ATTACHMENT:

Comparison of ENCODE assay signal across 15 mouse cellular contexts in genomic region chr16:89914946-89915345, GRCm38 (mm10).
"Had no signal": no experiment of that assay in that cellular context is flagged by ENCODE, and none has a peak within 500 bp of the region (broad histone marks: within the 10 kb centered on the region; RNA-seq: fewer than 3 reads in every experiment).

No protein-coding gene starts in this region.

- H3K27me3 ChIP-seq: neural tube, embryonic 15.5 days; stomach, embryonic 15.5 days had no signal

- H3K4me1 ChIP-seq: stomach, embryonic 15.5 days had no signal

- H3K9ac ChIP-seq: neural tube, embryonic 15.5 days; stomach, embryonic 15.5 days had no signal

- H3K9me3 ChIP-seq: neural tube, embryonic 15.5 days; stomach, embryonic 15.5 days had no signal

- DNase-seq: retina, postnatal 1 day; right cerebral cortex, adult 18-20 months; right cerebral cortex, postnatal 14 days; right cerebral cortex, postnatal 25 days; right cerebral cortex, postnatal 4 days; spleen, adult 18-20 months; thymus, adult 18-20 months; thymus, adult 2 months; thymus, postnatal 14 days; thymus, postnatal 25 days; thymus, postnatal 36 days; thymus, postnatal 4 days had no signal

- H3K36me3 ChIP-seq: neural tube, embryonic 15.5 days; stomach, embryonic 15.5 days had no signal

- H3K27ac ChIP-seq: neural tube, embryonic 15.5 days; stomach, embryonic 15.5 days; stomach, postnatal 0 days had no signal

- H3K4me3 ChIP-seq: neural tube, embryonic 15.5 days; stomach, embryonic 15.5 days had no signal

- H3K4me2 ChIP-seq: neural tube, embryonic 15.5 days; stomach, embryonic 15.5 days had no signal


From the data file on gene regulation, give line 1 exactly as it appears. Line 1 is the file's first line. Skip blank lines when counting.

Comparison of ENCODE assay signal across 15 mouse cellular contexts in genomic region chr16:89914946-89915345, GRCm38 (mm10).